Whether Andrew Hanlon is on the field shooting his paintball gun, in the classroom double majoring or doing one of the many other things he somehow finds time for, the 21-year-old senior can be described as sharp.
A sharp student, he majors in both chemistry and mathematics.
Hanlon has been a teacher’s assistant since his sophomore year and currently works as a physical chemistry research assistant.
He has been a member of the Schreyer Honors College all four years and received numerous scholarships throughout his Penn State career.
Also a sharp shooter, Hanlon has played for the varsity paintball team since his freshman year.
In his second season with the team he acted as the club’s president, in charge of communicating with club sports, filing travel requests and other administrative duties.
His junior year he was named the team’s captain, becoming more of a player-coach.
“I enjoyed working as captain more than president,” said Hanlon. “For the most part, I just enjoy playing paintball.”
The club is broken up into a varsity team and junior varsity team. Tryouts are held for the varsity team and anyone else interested can play JV.
Penn State’s club had success in Hanlon’s freshman and sophomore seasons, winning the Ohio Valley Conference and taking home fifth place at nationals in consecutive years. The team made it to nationals after winning their conference, playing opponents Pittsburgh, Ohio and West Virginia among others.
Hanlon said, contrary to most people’s image of paintball, the team does not play in the woods but on a turf or grass field with predetermined inflatable bunkers throughout the course. Hanlon added that the team doesn’t have its own practice field at Penn State.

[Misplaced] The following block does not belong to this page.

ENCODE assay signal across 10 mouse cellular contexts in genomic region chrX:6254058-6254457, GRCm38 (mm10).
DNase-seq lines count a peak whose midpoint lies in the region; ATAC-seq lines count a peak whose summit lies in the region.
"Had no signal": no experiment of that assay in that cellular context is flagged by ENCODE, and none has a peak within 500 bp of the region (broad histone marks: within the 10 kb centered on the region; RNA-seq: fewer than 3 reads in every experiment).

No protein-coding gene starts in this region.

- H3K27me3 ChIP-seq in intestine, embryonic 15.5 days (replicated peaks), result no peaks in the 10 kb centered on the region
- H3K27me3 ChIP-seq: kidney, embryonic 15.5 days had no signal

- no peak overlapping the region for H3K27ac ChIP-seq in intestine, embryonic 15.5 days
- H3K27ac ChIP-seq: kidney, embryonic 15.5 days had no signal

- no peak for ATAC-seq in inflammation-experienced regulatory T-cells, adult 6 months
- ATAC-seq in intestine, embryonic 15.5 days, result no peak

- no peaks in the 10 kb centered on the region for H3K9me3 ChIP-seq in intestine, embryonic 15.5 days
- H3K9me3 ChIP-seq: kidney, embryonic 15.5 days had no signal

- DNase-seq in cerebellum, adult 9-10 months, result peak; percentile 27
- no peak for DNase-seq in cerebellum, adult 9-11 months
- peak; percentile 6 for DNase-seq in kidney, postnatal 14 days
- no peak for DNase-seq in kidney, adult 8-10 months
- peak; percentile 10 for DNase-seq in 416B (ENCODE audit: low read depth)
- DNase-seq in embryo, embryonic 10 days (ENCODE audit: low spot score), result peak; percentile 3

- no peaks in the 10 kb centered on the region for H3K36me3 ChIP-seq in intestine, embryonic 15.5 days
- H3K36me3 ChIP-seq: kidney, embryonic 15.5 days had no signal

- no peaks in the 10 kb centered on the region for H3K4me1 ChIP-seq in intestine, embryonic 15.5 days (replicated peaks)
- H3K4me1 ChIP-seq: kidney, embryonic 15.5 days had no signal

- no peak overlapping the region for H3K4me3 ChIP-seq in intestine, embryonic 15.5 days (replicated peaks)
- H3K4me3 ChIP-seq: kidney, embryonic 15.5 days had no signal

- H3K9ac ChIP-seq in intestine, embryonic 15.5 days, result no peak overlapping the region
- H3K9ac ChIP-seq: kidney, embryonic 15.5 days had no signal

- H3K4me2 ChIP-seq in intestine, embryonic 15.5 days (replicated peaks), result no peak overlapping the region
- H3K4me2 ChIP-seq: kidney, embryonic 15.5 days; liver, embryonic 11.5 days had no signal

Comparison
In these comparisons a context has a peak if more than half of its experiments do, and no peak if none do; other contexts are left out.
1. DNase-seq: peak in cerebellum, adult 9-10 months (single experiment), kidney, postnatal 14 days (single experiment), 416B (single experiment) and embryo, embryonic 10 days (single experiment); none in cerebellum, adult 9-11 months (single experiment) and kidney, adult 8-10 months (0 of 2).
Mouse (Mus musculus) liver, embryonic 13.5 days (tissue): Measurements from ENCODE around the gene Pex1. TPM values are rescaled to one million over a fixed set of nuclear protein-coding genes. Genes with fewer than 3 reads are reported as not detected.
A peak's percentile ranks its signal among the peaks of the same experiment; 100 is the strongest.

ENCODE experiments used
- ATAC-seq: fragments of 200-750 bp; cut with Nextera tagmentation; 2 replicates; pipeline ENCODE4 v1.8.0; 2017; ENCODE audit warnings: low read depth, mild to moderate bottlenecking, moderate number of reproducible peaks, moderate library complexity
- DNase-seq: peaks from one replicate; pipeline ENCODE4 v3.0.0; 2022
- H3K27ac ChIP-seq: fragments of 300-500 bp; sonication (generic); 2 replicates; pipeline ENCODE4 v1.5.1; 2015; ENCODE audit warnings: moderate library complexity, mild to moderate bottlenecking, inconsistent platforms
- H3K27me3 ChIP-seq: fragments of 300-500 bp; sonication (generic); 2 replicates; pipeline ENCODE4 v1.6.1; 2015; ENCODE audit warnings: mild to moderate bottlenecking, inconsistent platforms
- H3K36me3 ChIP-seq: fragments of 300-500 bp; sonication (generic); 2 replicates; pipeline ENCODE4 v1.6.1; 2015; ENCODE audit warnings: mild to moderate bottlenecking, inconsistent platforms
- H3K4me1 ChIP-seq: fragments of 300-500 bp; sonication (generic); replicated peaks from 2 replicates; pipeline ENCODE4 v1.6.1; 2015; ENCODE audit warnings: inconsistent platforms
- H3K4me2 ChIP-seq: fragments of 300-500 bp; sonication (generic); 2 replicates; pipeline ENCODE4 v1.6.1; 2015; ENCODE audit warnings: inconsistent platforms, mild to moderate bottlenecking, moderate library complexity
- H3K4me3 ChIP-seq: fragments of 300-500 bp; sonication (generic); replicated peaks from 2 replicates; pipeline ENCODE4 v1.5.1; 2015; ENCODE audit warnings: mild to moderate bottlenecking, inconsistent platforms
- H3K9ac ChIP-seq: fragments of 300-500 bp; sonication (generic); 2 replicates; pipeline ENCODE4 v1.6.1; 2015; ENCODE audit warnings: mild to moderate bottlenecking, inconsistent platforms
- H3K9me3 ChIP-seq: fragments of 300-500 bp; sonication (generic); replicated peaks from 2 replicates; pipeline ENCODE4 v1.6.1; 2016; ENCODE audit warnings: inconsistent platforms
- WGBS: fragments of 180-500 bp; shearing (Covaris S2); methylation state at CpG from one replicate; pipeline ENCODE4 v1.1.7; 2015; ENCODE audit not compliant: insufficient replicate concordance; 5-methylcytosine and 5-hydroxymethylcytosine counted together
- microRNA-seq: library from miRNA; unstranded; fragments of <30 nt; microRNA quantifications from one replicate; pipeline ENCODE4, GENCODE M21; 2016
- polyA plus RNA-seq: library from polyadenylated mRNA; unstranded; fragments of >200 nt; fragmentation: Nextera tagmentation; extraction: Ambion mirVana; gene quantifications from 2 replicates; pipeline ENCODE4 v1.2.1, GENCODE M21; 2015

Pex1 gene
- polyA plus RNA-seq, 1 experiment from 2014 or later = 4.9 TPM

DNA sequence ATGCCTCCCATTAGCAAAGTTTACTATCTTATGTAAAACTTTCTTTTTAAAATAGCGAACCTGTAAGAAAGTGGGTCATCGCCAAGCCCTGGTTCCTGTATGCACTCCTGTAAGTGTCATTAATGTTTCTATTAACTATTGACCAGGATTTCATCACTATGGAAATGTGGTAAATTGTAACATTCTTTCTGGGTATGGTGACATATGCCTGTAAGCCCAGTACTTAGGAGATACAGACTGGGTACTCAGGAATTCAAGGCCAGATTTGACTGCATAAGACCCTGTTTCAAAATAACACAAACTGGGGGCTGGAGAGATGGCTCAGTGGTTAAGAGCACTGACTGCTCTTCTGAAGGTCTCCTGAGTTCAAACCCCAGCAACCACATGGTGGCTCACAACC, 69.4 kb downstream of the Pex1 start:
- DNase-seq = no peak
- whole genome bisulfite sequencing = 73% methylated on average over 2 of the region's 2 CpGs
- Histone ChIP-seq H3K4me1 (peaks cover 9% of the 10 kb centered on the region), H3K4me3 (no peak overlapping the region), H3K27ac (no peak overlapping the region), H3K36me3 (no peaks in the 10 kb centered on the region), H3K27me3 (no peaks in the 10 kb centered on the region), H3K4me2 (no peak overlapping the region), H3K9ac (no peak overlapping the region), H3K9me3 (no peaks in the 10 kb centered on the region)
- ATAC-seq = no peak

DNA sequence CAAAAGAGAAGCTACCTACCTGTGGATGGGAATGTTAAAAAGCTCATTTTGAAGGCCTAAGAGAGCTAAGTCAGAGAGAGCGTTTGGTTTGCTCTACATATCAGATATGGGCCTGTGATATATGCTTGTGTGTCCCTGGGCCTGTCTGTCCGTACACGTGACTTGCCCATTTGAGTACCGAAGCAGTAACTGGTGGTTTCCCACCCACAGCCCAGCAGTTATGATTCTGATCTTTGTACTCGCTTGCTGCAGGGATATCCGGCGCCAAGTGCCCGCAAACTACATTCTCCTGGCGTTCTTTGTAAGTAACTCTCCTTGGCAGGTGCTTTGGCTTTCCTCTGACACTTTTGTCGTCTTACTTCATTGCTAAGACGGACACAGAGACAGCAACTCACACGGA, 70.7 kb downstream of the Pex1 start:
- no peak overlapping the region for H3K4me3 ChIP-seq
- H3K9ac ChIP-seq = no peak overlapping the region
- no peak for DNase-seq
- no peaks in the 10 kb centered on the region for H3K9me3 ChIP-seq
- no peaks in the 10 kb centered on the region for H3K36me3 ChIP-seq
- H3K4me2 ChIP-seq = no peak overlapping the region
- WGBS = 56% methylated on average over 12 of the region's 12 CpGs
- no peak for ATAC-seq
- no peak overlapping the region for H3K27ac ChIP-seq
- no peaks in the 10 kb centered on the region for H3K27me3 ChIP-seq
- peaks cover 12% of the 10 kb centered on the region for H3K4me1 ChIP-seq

Varsity teams usually participate in Class A, playing a series of five-man games called X-ball.
The matches have two 10-minute halves.
When the clock starts, players from each team try to eliminate one another until all five of the opposing players have been shot, earning their team one point.
The clock then stops and teams are given two minutes to prepare for the next game. At the end of the match, the team with the most points, or games won, wins.
Unfortunately, due to low participation numbers recently, the team has been forced to compete in Class AA, playing a one round five-man elimination game.
Hanlon said the teams are usually compiled of players at three distinct positions: one back, two fronts and two mids.
The fronts move the farthest up the field, trying to attack the opposing team, while the mids can either move forward or drop back depending on the tempo of the game.
The back, Hanlon’s position, has the responsibility of shooting and protecting the lanes that team’s run through during the game.
The back is in charge of controlling the flow of the game for his or her team.
Although not a large organization, Hanlon said the club does it’s best to give back to the community by participating in the IFC/Panhellenic Dance Marathon.
In 2012, Hanlon was given the opportunity to dance for THON as a part of the club.
“It was an unforgettable experience, and the Four Diamonds children gave more to me that weekend with their inspirational strength and courage than I could ever do for them,” he said.
While the varsity team’s goal is to win a national championship, the overall goal of the club is to recruit and teach new players about the game.
“Paintball is a great sport and extremely safe. I encourage everyone to give it a try,” said Hanlon.